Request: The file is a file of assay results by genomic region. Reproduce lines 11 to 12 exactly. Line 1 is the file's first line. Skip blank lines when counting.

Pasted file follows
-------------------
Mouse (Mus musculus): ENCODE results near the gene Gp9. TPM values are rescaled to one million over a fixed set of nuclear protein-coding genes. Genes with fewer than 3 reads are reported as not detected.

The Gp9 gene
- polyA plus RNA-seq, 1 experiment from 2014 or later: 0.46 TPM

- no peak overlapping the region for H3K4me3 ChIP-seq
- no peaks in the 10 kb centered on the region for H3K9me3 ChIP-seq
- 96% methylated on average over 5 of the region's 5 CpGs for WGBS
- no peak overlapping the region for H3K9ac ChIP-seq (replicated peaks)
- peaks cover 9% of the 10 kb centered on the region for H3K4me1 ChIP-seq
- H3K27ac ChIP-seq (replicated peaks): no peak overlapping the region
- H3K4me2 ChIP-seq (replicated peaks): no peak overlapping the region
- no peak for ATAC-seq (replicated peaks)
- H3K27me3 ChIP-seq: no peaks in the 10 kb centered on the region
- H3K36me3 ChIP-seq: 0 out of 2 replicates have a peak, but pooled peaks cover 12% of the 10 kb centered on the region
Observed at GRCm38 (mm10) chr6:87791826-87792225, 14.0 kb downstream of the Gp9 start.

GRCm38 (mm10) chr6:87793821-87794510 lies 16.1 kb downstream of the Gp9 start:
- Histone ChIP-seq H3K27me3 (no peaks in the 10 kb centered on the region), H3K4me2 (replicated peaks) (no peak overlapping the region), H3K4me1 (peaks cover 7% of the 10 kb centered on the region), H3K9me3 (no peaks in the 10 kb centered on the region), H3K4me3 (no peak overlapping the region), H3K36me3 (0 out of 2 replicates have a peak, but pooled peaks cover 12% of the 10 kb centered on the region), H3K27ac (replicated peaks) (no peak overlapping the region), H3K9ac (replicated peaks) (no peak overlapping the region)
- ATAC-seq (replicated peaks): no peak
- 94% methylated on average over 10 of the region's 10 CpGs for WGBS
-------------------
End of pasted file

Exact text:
- no peak for ATAC-seq (replicated peaks)
- H3K27me3 ChIP-seq: no peaks in the 10 kb centered on the region